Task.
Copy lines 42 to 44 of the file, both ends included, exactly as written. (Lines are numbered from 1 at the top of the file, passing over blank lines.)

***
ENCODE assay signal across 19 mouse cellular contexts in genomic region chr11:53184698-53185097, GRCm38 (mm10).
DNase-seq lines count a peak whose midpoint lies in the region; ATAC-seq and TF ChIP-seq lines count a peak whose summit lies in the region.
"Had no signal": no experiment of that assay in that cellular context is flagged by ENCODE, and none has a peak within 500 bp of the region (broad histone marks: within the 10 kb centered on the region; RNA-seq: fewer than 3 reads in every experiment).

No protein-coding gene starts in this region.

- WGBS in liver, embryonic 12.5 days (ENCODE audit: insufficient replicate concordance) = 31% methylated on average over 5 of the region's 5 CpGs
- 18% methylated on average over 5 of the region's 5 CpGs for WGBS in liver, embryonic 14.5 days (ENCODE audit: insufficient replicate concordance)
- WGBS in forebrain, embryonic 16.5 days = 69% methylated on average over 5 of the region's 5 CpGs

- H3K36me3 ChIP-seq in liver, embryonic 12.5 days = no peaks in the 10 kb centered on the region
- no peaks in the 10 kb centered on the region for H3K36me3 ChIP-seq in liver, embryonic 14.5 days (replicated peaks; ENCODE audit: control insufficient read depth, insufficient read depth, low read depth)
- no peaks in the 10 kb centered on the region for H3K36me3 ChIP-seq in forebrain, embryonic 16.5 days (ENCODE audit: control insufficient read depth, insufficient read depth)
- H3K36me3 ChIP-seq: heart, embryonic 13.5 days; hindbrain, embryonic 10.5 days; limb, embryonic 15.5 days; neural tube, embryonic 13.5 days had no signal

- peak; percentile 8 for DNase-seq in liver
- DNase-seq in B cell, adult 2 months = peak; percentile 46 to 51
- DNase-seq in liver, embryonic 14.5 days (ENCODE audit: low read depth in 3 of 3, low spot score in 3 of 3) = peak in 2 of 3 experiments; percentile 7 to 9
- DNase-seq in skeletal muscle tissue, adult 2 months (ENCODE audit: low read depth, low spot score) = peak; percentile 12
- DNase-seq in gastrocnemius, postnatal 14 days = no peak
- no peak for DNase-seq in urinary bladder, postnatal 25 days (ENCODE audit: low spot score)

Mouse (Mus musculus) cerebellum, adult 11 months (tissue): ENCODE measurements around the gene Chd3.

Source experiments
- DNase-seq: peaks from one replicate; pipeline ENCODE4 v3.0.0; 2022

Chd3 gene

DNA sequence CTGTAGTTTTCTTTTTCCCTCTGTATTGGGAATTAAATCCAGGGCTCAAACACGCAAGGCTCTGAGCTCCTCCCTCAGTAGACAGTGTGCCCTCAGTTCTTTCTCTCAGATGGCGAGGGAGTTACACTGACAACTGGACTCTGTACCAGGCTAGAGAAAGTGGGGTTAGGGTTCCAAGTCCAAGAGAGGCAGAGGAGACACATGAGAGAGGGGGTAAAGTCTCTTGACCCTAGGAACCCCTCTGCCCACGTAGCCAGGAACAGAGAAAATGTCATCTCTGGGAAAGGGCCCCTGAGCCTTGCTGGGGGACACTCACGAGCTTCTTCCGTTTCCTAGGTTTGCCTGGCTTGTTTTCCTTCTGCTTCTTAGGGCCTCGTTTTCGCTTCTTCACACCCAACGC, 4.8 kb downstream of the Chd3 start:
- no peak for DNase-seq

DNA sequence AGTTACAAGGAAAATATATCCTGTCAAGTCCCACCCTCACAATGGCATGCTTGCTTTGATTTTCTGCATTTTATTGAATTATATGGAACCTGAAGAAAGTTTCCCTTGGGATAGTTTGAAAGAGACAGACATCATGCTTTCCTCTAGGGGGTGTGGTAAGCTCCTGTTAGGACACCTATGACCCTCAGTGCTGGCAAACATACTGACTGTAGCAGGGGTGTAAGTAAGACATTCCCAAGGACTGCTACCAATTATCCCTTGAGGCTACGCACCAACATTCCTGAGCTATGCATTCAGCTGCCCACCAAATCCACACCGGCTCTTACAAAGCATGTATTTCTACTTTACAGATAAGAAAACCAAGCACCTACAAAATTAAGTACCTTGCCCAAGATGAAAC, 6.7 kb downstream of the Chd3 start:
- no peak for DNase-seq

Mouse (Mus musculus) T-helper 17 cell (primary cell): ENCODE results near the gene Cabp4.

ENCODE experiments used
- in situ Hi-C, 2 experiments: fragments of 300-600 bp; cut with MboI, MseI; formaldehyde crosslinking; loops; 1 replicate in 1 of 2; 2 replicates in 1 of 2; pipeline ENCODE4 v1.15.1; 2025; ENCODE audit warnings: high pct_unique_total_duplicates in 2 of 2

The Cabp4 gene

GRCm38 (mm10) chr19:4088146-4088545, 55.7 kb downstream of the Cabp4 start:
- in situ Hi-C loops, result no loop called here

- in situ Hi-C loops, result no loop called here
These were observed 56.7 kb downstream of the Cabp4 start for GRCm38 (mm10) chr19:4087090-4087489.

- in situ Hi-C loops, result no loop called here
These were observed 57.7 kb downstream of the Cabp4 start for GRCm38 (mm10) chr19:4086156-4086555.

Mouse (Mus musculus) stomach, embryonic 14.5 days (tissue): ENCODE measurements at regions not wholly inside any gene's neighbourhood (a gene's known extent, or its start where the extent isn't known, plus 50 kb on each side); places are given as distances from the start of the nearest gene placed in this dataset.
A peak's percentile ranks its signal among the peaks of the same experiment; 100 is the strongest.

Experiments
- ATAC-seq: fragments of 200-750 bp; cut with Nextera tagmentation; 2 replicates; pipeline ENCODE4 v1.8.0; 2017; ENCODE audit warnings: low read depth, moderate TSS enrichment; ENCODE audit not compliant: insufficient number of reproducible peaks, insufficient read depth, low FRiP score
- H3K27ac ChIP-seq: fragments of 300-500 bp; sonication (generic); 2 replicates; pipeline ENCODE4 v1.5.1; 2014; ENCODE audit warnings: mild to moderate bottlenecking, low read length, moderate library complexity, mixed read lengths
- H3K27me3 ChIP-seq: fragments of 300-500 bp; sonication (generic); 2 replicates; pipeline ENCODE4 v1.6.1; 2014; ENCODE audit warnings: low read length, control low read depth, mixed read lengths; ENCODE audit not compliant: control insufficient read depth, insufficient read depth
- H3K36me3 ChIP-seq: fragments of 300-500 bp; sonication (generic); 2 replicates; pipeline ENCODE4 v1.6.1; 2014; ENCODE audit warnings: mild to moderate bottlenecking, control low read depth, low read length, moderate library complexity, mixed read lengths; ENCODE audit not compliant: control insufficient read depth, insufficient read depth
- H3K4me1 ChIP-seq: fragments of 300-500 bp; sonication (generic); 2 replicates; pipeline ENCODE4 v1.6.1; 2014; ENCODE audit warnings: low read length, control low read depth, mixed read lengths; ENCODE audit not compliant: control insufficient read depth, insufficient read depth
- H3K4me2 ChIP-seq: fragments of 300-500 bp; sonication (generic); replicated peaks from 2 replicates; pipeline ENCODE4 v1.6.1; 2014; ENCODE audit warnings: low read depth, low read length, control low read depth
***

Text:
- H3K36me3 ChIP-seq: fragments of 300-500 bp; sonication (generic); 2 replicates; pipeline ENCODE4 v1.6.1; 2014; ENCODE audit warnings: mild to moderate bottlenecking, control low read depth, low read length, moderate library complexity, mixed read lengths; ENCODE audit not compliant: control insufficient read depth, insufficient read depth
- H3K4me1 ChIP-seq: fragments of 300-500 bp; sonication (generic); 2 replicates; pipeline ENCODE4 v1.6.1; 2014; ENCODE audit warnings: low read length, control low read depth, mixed read lengths; ENCODE audit not compliant: control insufficient read depth, insufficient read depth
- H3K4me2 ChIP-seq: fragments of 300-500 bp; sonication (generic); replicated peaks from 2 replicates; pipeline ENCODE4 v1.6.1; 2014; ENCODE audit warnings: low read depth, low read length, control low read depth